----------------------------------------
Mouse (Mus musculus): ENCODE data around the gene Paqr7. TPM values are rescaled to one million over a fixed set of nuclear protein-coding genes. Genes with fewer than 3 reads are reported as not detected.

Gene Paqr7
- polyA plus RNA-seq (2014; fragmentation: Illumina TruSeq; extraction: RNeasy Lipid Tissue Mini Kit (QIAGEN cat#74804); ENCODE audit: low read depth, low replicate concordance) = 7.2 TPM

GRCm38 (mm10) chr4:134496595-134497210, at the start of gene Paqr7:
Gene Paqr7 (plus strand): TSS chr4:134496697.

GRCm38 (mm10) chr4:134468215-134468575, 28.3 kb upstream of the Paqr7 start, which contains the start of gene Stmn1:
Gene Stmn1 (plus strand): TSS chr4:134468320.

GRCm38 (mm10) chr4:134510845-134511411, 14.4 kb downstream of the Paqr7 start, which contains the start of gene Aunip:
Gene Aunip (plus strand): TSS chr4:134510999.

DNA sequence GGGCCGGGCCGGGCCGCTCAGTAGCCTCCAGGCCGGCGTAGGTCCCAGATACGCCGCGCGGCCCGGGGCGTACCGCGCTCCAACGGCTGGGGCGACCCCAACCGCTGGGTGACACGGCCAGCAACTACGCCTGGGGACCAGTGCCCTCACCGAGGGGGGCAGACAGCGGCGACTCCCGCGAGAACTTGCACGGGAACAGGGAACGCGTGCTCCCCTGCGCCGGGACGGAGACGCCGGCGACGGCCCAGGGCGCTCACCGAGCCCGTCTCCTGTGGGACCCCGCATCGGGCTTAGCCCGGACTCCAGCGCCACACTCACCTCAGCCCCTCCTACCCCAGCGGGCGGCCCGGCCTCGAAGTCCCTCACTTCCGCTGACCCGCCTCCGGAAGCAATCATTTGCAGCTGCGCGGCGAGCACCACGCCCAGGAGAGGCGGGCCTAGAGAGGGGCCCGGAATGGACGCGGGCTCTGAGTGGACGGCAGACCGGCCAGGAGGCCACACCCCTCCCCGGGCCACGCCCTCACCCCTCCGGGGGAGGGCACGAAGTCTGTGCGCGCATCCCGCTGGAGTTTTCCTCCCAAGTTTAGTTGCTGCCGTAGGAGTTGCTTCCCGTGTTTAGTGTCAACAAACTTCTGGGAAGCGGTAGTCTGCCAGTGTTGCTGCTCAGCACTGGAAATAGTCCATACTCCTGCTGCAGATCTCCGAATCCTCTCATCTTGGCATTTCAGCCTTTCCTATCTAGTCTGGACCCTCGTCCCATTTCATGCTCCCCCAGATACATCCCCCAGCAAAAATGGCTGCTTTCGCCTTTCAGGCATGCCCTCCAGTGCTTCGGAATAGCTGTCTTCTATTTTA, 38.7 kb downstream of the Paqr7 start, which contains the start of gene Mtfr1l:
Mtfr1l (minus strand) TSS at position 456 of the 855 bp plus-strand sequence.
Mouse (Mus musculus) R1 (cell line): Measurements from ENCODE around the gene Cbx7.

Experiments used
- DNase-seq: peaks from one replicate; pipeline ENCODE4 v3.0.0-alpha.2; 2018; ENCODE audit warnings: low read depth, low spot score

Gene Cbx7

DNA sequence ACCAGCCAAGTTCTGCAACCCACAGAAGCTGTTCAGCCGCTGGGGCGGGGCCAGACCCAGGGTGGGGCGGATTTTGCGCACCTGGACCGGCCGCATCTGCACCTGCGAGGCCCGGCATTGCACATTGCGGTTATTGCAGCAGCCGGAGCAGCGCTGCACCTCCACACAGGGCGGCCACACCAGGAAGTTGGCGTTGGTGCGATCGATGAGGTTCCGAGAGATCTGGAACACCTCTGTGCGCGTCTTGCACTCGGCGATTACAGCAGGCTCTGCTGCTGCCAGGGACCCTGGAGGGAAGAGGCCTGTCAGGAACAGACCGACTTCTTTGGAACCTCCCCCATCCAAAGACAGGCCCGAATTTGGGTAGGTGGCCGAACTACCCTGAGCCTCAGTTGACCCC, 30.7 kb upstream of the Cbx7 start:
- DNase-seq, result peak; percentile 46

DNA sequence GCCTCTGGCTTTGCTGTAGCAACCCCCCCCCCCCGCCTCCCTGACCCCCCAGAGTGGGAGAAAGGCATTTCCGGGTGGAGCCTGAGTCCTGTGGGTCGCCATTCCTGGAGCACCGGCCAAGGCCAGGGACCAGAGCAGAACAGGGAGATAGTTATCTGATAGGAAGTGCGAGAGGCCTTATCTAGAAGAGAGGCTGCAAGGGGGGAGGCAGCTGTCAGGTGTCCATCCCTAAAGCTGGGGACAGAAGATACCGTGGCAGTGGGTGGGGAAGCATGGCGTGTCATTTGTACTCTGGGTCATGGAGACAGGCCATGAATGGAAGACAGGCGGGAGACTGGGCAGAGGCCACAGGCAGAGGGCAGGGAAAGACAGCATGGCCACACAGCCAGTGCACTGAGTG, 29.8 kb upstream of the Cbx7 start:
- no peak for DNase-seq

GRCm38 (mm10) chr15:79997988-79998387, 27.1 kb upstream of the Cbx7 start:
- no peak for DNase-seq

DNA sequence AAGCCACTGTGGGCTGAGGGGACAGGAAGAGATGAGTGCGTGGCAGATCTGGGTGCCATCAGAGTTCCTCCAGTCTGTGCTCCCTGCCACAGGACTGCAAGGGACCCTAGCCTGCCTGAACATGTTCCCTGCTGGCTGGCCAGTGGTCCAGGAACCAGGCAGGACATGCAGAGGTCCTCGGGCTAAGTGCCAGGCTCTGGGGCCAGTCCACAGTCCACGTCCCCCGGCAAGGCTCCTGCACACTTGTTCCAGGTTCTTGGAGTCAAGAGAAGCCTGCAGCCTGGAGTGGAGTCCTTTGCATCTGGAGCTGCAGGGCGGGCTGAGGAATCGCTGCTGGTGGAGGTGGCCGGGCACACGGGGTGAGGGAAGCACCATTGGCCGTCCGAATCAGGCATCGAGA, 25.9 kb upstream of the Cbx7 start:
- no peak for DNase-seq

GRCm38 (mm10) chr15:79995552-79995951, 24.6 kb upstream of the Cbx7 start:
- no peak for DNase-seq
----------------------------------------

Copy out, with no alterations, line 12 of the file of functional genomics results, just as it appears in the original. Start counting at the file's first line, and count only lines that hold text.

Mouse (Mus musculus) R1 (cell line): Measurements from ENCODE around the gene Cbx7.